HOUSTON – Federal health officials recommended a pause Tuesday in the administration of Johnson & Johnson’s coronavirus vaccine while reports of blood clots in people who have received the shot are investigated.
Officials at both the Food and Drug Administration and the Centers for Disease Control and Prevention said in a joint statement the move was “out of an abundance of caution.”
The recommendation has led to a stoppage of the J&J COVID-19 shot, also known as the Janssen vaccine, in Texas. Harris County and Houston health officials have followed suit.
Dr. David Persse, chief medical officer for Houston, said there have been six cases of blood clots reported nationwide out of the millions of J&J doses that have been administered.
“Six cases out of 6.8 million doses (that) have been given, so those are extremely rare,” Persse said. “That’s literally less than 1 in a million.”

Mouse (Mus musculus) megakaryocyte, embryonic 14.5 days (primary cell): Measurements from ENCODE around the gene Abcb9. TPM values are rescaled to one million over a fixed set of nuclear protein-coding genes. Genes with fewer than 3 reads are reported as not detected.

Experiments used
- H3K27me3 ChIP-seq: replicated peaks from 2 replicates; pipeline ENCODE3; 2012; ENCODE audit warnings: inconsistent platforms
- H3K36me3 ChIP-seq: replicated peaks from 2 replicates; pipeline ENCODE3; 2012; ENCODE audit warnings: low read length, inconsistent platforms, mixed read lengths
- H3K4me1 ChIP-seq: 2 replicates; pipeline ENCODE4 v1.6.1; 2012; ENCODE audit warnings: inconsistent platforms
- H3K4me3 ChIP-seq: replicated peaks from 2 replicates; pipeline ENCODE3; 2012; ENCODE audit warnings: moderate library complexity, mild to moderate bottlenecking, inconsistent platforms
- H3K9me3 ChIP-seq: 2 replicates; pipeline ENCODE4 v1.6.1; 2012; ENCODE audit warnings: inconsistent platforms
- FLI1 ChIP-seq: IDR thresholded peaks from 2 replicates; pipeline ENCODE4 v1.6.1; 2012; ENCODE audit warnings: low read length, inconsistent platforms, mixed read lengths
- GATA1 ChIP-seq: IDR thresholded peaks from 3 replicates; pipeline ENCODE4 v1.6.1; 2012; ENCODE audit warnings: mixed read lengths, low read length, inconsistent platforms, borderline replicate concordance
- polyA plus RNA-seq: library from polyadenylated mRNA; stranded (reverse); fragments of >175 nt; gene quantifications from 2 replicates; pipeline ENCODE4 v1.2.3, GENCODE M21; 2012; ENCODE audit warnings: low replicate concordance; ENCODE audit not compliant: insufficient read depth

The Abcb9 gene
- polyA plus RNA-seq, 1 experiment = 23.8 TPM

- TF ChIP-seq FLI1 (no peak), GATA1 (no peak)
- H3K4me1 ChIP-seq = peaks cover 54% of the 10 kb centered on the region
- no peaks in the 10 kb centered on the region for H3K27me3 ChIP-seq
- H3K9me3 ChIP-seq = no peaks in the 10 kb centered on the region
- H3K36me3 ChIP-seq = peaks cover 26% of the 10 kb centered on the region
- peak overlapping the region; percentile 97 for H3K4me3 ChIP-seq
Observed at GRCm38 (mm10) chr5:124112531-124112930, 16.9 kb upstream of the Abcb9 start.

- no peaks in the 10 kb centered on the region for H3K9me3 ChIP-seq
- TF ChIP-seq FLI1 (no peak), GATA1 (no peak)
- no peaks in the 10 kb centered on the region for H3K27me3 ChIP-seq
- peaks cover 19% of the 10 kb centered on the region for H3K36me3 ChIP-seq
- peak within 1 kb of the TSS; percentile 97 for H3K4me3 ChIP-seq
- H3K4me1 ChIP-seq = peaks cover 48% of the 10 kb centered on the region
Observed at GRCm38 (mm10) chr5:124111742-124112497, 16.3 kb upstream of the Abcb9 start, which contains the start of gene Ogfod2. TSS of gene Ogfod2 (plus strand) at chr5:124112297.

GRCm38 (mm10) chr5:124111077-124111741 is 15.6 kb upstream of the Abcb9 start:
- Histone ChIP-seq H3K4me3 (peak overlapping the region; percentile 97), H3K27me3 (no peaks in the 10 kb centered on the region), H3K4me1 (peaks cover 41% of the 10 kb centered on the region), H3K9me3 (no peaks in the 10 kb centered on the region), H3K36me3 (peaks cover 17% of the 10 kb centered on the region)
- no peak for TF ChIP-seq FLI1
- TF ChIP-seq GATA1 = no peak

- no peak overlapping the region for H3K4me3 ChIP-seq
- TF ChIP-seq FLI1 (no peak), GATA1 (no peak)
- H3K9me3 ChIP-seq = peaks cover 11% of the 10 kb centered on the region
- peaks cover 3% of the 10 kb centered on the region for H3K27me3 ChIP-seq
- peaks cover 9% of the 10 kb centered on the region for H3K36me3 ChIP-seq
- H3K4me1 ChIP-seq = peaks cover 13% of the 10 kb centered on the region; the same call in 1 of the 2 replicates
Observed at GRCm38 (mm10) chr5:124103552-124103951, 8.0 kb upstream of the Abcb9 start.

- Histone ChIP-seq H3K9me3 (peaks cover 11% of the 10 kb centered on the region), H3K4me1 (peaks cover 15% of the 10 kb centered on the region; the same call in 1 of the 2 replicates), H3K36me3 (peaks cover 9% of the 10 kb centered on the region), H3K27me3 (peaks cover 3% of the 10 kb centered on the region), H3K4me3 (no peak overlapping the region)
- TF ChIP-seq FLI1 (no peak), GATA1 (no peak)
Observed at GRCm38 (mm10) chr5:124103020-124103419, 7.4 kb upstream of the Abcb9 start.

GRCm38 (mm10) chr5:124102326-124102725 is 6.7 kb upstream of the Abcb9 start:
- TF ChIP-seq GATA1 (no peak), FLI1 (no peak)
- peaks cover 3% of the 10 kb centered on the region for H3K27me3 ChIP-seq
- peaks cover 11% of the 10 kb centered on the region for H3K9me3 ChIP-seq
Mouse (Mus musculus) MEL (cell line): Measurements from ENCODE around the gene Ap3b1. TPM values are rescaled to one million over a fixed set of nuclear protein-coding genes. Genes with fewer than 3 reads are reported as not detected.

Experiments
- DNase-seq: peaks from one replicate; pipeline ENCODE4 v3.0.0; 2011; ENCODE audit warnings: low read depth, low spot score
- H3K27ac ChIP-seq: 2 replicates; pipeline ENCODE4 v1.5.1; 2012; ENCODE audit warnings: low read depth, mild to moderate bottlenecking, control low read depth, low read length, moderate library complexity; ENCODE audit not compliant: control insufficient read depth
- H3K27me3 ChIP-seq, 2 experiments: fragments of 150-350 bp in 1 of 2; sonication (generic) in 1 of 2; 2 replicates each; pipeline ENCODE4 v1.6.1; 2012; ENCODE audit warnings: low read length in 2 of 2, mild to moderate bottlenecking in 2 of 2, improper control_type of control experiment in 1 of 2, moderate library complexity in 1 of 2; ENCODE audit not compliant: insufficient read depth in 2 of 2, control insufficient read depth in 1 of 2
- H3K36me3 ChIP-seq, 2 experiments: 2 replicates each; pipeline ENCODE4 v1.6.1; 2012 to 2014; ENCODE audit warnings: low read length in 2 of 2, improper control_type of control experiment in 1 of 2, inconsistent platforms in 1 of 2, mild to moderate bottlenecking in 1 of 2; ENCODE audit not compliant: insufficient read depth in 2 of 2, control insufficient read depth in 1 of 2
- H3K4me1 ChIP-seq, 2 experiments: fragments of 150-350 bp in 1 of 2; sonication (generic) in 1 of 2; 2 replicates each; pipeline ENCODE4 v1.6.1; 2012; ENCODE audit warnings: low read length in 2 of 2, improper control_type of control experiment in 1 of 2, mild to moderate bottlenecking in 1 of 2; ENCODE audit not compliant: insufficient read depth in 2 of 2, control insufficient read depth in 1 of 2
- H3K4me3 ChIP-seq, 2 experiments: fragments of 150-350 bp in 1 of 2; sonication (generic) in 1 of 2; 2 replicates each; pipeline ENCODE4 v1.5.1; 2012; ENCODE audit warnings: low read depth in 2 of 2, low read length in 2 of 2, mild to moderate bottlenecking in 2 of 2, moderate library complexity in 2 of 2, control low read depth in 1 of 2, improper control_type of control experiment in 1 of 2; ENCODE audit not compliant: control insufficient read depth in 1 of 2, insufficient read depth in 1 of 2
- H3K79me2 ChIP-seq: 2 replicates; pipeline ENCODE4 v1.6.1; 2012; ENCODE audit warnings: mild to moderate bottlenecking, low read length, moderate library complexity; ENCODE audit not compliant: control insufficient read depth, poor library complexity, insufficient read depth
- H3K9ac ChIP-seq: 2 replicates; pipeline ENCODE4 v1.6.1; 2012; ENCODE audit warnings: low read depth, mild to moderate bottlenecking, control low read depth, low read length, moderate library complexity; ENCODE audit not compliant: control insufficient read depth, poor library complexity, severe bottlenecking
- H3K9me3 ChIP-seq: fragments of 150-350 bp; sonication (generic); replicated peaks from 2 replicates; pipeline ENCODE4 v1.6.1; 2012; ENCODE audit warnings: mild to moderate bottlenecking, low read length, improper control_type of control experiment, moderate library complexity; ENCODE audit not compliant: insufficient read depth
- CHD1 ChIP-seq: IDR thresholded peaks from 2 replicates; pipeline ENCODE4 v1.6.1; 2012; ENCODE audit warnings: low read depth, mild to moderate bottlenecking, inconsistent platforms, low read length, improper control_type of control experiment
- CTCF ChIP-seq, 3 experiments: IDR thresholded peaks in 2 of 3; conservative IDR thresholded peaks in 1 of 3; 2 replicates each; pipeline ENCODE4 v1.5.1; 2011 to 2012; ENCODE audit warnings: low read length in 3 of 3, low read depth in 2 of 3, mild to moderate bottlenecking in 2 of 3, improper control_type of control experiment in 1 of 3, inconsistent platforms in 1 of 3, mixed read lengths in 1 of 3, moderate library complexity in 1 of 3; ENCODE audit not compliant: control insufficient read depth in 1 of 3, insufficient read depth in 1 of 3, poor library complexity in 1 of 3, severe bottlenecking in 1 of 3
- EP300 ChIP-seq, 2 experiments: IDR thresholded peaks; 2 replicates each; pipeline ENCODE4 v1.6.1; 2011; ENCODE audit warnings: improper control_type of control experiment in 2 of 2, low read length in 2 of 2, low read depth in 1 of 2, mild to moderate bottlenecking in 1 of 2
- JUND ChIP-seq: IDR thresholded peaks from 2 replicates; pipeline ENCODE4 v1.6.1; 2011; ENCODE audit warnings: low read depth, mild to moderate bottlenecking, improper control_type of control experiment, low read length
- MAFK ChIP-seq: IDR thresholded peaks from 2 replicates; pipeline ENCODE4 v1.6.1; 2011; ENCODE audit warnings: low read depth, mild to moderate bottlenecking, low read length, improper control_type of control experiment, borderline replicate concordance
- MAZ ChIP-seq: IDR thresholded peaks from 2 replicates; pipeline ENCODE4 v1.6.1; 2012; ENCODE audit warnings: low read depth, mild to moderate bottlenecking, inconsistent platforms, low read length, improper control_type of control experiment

Texas Gov. Greg Abbott said none of those cases are in Texas.
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Persse said that the timeframe of this type of complication from the vaccine appears to be between one and three weeks from the time a person receives the shot.
State health officials said anyone who experiences a severe headache, abdominal pain, leg pain or shortness of breath after receiving the shot should contact their health care provider. Texans can also call 211 to receive a referral to a health care provider.
Persse said that while this complication is rare, it is serious if it develops. He said it is treatable, so it’s important that people contact their health care provider if they experience adverse reactions.
One thing officials agree on is the importance of receiving a coronavirus vaccine. They said the risks associated with contracting COVID-19 are much higher than the risks of getting the shot.
“Vaccines are a crucial tool to mitigating the spread of COVID-19 and remain the most effective way to combat the virus in our communities,” Abbott said.
Texans can still receive either the Pfizer or Moderna vaccines while the J&J vaccine is being investigated.